By Chris Teale (File photo)
Although Alexandria City Public Schools made gains in most subjects in state Standards of Learning results released earlier this month, a closer look at the data shows some schools need improvement in key areas.
ACPS saw gains in English: reading, history and social sciences and mathematics, but the pass rate for English: writing was down by 1 percentage point from 71 percent in 2013-2014 to 70 percent in 2014-2015. Despite that slight downturn, schools officials remained bullish on the improvements already made.
“We will continue to look at all of our results and, within our instructional program, make sure that we’re making those adjustments in targeted areas,” Superintendent Alvin Crawley told reporters at a press briefing. “Certainly as we look at writing, we would look at writing specifically and working with our teachers and providing professional development in [that] area, just like we would do with any curriculum area.”
“[These results are] showing a foundational, instructional philosophy being executed,” said school board chairwoman Karen Graf. “That is evident in this data, even when you can disaggregate and find areas that need help. [Crawley] and his team is also doing that for every school as well.”
In some areas and at some schools, help is needed. At T.C. Williams High School, the pass rates in English, and history and social sciences both dropped, while they held firm in Science and rose in mathematics. In spite of some numbers sliding, incoming principal Jesse Dingle remains unfazed.
“We’re going to continue to teach the curriculum; we’re going to teach what the students need to know,” he said. “We’re not necessarily going to be teaching to the test, but we’re going to focus on overall teaching. We have excellent teachers in our building; we’re going to tap into the potential of our students and really just move us forward.”
Pass rates among English language learners at T.C. fell considerably in the most recent SOL results except for in mathematics, which saw a 4-percentage point increase. Dingle said that the school’s international academy is crucial in making improvements, especially with Francis C. Hammond Middle School set to open its own academy in September.
“We have an excellent group of teachers in the academy and they’re going to be working hard to make sure that when students come to us we’re going to get them reading and writing at a high level and they’re going to improve,” Dingle said. “With that continuity from the ninth grade to the 10th grade, the earlier we can get them involved in the program and the support that is there, it will be huge for the high school.”
One area where some schools improved is in special education, particularly at Patrick Henry Elementary School. Principal Ingrid Bynum said she expects the school to be reaccredited, and credits that in part to the relationships the school builds with parents and a strategy of interventions.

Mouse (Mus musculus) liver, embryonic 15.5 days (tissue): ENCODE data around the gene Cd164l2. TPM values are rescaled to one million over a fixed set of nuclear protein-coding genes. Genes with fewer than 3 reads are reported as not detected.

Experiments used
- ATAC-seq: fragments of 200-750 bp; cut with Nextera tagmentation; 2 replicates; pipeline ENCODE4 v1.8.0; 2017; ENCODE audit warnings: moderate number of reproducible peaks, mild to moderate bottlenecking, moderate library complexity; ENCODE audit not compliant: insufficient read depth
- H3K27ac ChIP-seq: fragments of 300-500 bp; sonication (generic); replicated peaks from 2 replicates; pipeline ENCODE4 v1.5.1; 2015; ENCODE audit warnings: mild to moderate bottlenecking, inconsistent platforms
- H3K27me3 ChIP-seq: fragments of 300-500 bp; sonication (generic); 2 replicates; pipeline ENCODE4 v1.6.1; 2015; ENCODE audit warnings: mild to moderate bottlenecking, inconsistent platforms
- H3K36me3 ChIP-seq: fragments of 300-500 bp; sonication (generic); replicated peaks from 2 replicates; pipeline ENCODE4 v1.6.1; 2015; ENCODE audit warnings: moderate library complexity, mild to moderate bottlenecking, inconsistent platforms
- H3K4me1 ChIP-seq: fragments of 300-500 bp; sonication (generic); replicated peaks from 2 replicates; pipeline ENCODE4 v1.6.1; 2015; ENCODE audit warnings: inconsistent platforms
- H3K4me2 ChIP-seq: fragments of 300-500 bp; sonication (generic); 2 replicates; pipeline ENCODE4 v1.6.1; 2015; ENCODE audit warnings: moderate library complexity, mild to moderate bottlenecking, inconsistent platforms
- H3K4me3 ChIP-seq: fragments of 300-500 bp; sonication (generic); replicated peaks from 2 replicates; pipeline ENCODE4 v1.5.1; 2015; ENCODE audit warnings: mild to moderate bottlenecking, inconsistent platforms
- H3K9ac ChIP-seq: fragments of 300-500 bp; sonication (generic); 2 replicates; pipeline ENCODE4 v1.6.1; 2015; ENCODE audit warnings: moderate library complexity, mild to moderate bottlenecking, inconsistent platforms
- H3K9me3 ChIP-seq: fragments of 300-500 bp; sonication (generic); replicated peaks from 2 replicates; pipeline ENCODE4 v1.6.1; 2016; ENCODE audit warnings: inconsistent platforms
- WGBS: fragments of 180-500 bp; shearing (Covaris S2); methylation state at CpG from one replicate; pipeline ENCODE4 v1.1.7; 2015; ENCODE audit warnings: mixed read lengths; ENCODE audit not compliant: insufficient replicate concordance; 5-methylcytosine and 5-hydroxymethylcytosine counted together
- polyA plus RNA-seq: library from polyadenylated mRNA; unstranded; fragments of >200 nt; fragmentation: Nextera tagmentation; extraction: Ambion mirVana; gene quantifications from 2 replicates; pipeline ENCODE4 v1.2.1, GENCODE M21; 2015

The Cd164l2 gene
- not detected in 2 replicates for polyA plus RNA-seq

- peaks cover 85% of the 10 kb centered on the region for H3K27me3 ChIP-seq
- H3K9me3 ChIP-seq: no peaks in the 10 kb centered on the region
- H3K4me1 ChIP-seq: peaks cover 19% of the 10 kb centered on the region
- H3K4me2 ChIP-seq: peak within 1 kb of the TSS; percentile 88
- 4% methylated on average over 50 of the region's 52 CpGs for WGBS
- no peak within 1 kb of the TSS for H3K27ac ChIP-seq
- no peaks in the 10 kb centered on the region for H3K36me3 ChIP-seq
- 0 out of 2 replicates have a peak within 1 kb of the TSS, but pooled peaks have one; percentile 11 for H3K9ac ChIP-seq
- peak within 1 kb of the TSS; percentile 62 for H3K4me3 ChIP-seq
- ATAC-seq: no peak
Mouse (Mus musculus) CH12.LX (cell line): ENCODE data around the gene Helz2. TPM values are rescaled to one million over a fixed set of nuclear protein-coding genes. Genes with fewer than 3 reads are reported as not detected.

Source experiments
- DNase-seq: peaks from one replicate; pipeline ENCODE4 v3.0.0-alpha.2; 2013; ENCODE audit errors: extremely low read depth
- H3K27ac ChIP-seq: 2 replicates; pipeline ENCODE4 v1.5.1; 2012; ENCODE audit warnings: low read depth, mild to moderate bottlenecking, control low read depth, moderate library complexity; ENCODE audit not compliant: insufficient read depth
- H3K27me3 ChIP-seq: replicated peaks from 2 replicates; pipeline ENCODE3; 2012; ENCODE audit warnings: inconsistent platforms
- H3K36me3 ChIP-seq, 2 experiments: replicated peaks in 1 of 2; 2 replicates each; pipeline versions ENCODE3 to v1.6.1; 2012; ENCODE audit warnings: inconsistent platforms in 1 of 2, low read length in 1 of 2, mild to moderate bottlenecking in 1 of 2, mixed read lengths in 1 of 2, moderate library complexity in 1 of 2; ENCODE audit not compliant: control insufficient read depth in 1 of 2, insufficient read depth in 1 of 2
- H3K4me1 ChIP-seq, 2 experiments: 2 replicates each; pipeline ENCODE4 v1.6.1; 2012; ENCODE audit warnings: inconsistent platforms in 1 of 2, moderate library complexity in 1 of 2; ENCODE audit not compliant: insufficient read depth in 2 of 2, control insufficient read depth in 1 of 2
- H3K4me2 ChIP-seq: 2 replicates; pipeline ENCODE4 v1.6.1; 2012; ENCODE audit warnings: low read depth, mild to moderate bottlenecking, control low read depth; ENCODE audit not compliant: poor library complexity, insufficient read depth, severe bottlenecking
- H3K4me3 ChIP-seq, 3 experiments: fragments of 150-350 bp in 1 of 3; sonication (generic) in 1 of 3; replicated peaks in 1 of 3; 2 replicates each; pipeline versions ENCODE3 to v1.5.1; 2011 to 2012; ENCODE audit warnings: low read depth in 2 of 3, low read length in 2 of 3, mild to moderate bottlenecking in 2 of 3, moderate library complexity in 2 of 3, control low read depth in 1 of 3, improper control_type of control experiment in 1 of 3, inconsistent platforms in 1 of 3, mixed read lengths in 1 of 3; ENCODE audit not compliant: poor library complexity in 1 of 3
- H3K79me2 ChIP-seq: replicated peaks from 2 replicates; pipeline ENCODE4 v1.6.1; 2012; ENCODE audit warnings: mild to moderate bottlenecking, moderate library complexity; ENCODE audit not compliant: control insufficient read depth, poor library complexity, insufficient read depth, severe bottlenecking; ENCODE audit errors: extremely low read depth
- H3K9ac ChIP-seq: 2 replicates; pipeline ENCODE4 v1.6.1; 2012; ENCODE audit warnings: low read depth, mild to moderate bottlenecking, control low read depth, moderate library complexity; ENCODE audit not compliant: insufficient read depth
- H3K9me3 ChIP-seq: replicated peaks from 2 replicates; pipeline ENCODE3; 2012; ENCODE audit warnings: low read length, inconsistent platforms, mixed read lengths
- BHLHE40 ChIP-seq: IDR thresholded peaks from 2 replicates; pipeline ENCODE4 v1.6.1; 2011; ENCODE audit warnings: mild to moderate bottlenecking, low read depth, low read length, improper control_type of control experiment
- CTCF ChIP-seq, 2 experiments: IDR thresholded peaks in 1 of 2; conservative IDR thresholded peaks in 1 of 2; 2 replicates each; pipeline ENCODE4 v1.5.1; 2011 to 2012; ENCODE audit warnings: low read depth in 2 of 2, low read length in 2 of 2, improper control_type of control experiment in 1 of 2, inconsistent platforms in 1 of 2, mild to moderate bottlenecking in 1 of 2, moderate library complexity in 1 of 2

“We actually changed the instructional day — we do have what we call an intervention or acceleration bloc that we put in,” she said. “If your child is reading above grade level, they go to acceleration bloc, where we’ll do higher reading strategies. Then if you have to have an intervention, we look at your data and how you’re doing and we establish goals we need to meet. We don’t see the children as a cookie-cutter: it’s each individual child’s goals and individualized education plan.”
Individualization is something that has brought similar success at James K. Polk Elementary School, which saw impressive jumps in pass rates among students with disabilities.
“Basically, when you have a student in literacy who is reading two [grades] below grade level, you have to identify whether that’s phonics or comprehension,” said principal PreeAnn Johnson. “We really identified that for the kids in the upper grades, it’s about comprehension and vocabulary. The program really focused on where the student’s target disability is; the target area they need to work on in comprehension. Every kid is different and the programs
that we used have been able to place children where their level of strengths is.”
Meanwhile, Charles Barrett Elementary School saw gains after placing a special education teacher present alongside a classroom teacher in English and Math classes, and believe it offers plenty to all students.
“It allows us to have the classroom teacher be an expert on content and a special education teacher be the expert on how we can ensure all students do it,” said principal Seth Kennard. “Having them in the same class and having that expertise helps students with disabilities as well as all students.”
School board member Stephanie Kapsis, who sits on the special education advisory committee, said the sharing of best practices is something that Crawley emphasizes. He looks to do it holistically and in a way that promotes collaboration between leadership and other principals. She said the school board also has a role to play, and that there is still a long way to go in terms of improving results.
“The two areas where we can be most helpful and impactful are, one, through the budget and the direction of resources to this area, and I think we’ve done some of that this past budget cycle and in previous budget cycles,” Kapsis said. “Really focusing on some staffing shifts as well as increasing some full-time employees, we’ve added an additional staff member to the parent resource center for example, there’s budgeted support for the multi-tier support system, so those things are one arm of our support.
“The other is accountability, responsibility, where we are consistently monitoring the data and looking at it [on an] ongoing [basis], not just at the end of the year but really looking at what is working and what isn’t.”